Current: August 26th, 2019

August 17 to 24, 2019
The Chairs for LOAS 2, 2019 were
 Elizabeth Hutchinson & Ken Swanson 
Contact Co-Chairs at:  



As we gather with people we cherish in a place that is our spirit's home, we will consider the relationship between love and justice.  As author and meditation teacher Sharon Salzburg reminds us, love is at the root of a radical re-imagining of human relationships in the world.  This week will be full of opportunities to connect with one another through music, fellowship and games. We will share conversation and contemplation so we can return to our daily lives feeling inspired and empowered to make the changes we envision and help bend the arc of history toward justice.  

Our theme speaker, Cathy O'Neil, will challenge us to think about one of the great impediments to social justice: shame. She will help us understand and explore how shaming serves to justify and perpetuate inequality in our society. In fact, she will illuminate how shame is built into the very algorithms that regulate access to medical, financial and social support. Can we use love and empathy to reduce societal shame and promote equality and justice? How might our own shame keep us from acting on behalf of others?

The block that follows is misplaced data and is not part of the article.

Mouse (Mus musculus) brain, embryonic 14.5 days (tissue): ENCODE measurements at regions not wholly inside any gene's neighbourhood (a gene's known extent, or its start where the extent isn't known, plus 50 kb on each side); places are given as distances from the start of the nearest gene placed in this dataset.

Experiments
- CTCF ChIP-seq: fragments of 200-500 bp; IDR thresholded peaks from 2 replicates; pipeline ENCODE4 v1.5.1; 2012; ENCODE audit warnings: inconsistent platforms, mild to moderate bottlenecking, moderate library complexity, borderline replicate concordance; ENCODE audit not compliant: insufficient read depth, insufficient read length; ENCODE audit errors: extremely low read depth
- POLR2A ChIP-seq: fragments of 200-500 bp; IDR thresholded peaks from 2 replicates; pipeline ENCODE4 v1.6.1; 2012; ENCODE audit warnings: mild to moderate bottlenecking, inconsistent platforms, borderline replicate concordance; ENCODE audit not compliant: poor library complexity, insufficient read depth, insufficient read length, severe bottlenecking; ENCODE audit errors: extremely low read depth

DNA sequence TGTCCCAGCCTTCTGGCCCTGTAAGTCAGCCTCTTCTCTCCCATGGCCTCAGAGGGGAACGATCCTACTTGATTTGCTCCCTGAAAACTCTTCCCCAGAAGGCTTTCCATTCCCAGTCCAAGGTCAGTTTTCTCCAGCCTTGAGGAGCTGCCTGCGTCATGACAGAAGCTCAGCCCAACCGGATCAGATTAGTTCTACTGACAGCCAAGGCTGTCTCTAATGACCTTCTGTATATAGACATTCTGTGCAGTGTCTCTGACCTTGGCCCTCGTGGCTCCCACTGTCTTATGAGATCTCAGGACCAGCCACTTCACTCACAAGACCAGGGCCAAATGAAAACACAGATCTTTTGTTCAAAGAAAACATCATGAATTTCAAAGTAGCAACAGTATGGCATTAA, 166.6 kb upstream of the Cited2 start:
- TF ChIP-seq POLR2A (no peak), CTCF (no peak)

What better time to deepen our commitment to love and justice than our week together at LOAS II? We look forward to exploring these topics with you!


Theme Speaker: Cathy O'Neil
Our theme speaker is Cathy O'Neil, a data scientist who currently writes for Bloomberg and other major publications, as well as her own books. Recently she appeared on a panel with Emmanuel Macron and as well a meeting with 20 senators and representatives in Washington

Cathy will engage our conference theme of love and justice through the lens of shame:

Cathy will break down shame as a social mechanism: who uses it, and to what end? when is it an appropriate civil rights tool, and when is it a form of oppression? Who profits or gains power from mass shaming campaigns, and how does social media weaponize shame? What will the long-term effects be? Closer to home, how do we learn to recognize how we participate in shaming ourselves and others?